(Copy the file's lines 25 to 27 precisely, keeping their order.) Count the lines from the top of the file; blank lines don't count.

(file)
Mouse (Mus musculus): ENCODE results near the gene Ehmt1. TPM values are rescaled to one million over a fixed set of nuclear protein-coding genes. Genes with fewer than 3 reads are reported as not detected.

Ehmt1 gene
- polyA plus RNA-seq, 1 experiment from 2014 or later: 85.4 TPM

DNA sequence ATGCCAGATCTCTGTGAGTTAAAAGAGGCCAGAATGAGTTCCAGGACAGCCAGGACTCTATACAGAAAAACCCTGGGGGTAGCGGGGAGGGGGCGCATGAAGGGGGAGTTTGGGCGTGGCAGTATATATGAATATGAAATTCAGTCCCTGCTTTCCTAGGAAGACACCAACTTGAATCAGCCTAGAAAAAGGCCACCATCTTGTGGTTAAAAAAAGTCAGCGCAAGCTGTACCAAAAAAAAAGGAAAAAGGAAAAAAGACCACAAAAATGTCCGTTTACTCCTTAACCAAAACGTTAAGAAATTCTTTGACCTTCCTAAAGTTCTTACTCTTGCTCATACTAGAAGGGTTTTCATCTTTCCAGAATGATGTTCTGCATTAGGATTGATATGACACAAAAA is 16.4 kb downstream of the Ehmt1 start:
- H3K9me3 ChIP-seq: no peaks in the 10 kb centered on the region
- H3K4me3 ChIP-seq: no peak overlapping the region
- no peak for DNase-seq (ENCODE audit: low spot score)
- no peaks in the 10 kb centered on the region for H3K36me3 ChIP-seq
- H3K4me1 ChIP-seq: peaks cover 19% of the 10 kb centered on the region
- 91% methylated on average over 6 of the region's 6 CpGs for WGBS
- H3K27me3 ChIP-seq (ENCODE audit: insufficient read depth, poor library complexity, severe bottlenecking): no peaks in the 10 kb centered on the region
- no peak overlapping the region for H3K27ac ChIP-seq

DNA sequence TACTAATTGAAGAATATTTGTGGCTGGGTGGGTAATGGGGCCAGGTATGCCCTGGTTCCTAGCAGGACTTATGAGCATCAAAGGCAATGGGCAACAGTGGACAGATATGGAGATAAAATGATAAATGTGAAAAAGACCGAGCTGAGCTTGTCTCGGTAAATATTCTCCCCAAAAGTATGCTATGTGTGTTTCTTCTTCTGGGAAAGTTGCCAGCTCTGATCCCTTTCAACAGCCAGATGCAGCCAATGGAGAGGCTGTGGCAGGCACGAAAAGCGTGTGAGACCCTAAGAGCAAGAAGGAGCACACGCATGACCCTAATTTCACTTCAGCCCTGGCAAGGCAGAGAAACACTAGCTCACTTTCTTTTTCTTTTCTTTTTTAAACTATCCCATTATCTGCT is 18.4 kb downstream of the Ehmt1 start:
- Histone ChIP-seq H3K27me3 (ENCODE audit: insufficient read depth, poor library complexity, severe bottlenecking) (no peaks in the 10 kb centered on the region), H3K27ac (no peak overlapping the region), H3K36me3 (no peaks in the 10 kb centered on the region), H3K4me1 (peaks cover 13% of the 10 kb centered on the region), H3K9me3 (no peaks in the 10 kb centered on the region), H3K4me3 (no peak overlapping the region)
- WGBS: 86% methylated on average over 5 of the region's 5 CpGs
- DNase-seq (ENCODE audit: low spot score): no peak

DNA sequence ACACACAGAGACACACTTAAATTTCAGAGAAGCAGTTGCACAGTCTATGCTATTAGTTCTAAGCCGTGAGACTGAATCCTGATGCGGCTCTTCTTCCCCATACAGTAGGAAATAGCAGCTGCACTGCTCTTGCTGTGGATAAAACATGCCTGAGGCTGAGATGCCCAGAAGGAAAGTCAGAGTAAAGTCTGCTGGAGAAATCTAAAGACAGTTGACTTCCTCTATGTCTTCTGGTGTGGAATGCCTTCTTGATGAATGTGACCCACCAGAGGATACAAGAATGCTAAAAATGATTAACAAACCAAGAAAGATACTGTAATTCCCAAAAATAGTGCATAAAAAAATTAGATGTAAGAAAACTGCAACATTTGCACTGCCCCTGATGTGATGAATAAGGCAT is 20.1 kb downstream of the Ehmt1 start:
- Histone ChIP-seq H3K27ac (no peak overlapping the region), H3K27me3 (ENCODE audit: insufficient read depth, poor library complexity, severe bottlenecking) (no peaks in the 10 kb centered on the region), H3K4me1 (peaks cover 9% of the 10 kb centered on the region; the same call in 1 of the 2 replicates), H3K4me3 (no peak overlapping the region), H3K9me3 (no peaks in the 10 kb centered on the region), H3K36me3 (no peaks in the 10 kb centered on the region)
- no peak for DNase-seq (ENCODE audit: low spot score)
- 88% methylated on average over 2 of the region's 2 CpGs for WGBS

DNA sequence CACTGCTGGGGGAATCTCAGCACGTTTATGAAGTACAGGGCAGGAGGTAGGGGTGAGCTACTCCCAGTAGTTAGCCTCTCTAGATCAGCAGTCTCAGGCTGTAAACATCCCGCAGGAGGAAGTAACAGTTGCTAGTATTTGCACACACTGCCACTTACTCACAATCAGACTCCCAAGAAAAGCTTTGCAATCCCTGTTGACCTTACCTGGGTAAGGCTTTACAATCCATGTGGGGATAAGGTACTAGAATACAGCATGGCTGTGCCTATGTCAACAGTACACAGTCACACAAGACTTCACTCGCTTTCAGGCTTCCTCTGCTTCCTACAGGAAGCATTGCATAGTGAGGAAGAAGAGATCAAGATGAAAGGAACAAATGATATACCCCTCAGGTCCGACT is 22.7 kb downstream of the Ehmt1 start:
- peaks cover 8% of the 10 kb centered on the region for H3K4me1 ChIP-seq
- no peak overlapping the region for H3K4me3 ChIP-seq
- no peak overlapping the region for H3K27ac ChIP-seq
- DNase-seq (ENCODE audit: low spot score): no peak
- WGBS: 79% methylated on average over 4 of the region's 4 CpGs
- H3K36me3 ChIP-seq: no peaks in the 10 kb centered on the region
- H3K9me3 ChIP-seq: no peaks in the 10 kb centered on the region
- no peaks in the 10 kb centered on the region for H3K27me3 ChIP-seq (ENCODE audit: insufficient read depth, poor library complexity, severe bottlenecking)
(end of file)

- DNase-seq (ENCODE audit: low spot score): no peak
- WGBS: 79% methylated on average over 4 of the region's 4 CpGs
- H3K36me3 ChIP-seq: no peaks in the 10 kb centered on the region